Flood insurance isn't just insurance for your property but also acts as an assurance that you don't really need to worry about what gets taken by flood damage because you will definitely have coverage for it. Georgia residents can get flood insurance from either front: the federal government-backed through the National Flood Insurance Program (NFIP) and the Federal Emergency Management Agency (FEMA) or through the private flood insurance market.

What Rivian's Electric Plant Development Mean for Flooding in Georgia?

Getting this type of insurance is one of the most important things to have for a homeowner, business owner, and even renters especially in the 21st century. Nowadays, a lot of factors come into play when it comes to the increased risk and amount of flooding we're getting; not just developments and urbanization.

To learn more about flood insurance, how you might be impacted by this development in Georgia, what your flood insurance options are, or any questions about floods, click below to access our Flood Learning Center.

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You can also click here to call us, so we can talk about your flood concerns.

The Flood Insurance Guru | 2054514294

Remember, we have an educational background in flood mitigation which lets us help you understand your flood risks, flood insurance, and mitigating your property long-term.

As the country steadily moved into the Fall season, the southeastern region of the United States was hit by a substantial amount of rainfall. This was enough to cause flooding in some states, but the one most impacted was Alabama.

Alabama Flooding; President Biden Approves Disaster Declaration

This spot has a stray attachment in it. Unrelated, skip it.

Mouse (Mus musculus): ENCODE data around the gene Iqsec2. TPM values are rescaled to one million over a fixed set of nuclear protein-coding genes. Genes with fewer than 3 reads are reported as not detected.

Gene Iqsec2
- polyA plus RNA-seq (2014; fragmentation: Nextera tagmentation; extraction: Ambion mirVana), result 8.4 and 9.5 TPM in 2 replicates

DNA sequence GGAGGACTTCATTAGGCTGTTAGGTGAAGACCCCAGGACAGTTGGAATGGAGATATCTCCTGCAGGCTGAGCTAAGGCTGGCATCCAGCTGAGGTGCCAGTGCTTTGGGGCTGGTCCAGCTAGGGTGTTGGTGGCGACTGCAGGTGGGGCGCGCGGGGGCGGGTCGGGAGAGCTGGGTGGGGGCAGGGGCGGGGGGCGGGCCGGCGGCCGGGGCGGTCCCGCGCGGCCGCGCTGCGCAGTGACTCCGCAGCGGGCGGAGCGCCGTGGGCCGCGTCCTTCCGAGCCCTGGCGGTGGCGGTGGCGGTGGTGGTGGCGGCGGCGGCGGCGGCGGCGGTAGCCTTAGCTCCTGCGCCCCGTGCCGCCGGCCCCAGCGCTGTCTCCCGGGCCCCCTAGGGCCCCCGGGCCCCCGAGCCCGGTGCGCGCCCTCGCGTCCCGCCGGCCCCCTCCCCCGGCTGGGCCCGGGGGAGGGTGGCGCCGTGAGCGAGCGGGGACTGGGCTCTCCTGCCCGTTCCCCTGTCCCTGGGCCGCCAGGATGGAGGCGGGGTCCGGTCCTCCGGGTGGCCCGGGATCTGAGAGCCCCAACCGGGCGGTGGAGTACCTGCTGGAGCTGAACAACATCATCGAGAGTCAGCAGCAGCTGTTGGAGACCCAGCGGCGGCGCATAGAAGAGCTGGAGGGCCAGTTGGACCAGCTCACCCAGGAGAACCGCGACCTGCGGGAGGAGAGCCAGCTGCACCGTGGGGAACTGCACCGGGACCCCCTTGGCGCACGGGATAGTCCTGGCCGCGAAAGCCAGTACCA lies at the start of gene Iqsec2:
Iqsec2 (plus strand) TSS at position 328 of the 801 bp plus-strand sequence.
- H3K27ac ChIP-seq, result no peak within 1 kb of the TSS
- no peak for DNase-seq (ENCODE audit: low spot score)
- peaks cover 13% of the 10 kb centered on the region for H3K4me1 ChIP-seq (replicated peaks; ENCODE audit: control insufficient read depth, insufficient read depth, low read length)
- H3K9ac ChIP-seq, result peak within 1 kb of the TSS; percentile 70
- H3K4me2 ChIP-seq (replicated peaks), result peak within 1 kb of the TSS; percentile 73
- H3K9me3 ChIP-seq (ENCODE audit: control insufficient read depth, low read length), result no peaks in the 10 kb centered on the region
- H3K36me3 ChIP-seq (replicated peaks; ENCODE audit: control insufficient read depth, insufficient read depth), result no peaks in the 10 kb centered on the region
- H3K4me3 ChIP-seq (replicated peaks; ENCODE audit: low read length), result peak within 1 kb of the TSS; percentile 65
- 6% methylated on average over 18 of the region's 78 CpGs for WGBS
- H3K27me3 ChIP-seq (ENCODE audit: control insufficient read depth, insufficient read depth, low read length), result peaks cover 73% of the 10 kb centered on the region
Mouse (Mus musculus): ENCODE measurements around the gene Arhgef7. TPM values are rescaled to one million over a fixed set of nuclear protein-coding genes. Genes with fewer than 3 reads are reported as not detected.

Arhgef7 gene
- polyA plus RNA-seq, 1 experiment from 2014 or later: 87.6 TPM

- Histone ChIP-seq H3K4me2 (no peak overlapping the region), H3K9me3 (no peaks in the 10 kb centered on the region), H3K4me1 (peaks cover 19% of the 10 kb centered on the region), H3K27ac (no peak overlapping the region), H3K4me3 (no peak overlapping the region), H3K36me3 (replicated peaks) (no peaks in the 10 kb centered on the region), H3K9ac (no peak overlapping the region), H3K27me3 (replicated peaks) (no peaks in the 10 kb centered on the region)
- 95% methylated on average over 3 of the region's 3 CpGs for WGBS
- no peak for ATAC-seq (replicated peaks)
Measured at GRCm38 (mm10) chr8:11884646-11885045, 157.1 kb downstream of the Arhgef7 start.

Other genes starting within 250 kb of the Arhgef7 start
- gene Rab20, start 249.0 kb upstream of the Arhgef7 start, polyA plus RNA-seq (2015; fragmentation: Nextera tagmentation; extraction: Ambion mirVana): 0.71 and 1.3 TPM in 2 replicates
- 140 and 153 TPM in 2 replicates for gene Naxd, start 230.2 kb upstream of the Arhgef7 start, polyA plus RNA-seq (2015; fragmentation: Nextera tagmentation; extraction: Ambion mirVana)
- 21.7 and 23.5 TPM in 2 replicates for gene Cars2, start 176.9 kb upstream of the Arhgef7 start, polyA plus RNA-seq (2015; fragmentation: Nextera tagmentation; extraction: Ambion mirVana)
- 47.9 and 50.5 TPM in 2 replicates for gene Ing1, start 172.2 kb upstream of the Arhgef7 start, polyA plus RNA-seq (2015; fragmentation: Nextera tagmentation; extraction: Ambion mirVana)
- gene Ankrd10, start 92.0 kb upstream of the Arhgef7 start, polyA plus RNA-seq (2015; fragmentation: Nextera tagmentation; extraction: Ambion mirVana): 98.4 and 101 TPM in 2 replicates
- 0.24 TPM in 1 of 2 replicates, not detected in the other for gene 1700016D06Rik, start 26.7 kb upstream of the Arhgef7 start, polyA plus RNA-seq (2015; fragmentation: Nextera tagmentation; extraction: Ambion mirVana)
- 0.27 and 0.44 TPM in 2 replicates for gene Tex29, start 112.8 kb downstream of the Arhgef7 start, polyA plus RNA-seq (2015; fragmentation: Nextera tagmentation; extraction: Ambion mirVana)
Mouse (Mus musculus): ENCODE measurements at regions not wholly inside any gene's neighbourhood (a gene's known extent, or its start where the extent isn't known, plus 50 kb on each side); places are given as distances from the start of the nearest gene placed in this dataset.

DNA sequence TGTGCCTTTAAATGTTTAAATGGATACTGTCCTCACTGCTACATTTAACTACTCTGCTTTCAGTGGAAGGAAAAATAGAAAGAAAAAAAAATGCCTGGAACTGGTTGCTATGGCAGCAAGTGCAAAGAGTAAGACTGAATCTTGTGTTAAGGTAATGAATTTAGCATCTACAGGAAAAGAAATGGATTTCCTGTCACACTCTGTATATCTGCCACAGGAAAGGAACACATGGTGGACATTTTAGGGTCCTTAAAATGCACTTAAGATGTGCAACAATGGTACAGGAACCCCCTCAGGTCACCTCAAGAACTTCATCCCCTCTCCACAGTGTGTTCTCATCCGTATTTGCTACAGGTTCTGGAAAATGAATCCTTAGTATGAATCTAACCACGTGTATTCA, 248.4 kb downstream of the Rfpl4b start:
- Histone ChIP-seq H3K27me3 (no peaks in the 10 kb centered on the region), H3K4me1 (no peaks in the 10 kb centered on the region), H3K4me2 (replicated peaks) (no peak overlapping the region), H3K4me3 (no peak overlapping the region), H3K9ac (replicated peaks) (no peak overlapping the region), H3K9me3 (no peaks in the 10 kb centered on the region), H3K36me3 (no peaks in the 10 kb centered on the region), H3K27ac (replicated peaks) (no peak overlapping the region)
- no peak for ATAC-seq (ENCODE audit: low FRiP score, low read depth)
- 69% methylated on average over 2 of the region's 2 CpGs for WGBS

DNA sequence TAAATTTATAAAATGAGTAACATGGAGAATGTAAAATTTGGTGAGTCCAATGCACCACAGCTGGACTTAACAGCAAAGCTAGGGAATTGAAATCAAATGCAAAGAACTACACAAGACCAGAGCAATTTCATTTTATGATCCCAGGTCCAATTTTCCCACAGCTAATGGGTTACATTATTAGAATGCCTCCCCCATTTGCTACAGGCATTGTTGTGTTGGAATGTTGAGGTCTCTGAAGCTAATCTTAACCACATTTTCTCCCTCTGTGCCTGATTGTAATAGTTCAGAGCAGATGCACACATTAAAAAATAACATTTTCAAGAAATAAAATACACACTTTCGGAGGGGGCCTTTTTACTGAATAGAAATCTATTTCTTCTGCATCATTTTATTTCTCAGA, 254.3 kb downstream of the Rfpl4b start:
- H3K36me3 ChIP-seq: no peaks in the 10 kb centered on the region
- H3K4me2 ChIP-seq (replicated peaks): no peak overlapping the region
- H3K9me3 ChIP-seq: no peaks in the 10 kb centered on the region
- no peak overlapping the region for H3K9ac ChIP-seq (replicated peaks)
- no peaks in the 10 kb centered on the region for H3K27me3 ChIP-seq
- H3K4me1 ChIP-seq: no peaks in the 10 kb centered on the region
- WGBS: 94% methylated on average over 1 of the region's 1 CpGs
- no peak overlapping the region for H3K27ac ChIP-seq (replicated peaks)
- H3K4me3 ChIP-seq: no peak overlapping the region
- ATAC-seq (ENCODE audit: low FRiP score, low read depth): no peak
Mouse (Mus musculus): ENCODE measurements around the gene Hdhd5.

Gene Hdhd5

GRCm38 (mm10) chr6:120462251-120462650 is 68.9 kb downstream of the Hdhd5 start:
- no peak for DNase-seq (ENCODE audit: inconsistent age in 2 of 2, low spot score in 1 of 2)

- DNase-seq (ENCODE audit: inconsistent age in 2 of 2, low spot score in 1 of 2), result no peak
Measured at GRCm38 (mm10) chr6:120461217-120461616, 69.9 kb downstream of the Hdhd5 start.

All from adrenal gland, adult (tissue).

A lot of families were faced with flood damage and today, we want to talk about how the federal government — under President Joe Biden, Jr. — are looking to help the victims of the flooding. Let's talk about how the disaster declaration issued on December 21st is going to help the people of Alabama in recovering from the flood loss during the October flood.

Alabama October Flooding

Shelby and Jefferson County received a significant amount of rainfall in October. According to National Weather Service (NWS) Birmingham, Alabama, several waves of slow-moving, intense storms brought estimated rain rates as high as 4-5 inches (100 to 130 mm) per hour late on October 6th, 2021.

The flooding itself was so bad that fire officials said they responded to 282 calls for assistance. This is outside of the 82 rescues that had to be done in homes and about a maximum of 20 for stranded vehicles in Pelham, Alabama alone.

Alabama Flooding; President Biden Approves Disaster Declaration

This event also caused a lot of casualties. At least four people died including children. Most of these deaths were vehicle-related meaning to say that the victims got overwhelmed with water while they are in their vehicles. These people and their respective families are in our thoughts.

When there's a flood, there's also bound to have damages on multiple infrastructure and properties. 

The Presidential Declaration

As of December 21st, President Joseph R. Biden Jr. approves the disaster declaration for Alabama. This declaration is in order to provide federal assistance to the state's residents' wellness and recovery from the damages of the flood. The President’s action makes Federal funding available to affected individuals in the counties of Jefferson and Shelby.

According to the Federal Emergency Management Agency (FEMA), major declarations like this generally mean that provide a wide range of disaster assistance programs for individuals and public infrastructure, including funds for both emergency and permanent work.

Alabama Flooding; President Biden Approves Disaster Declaration

How It Helps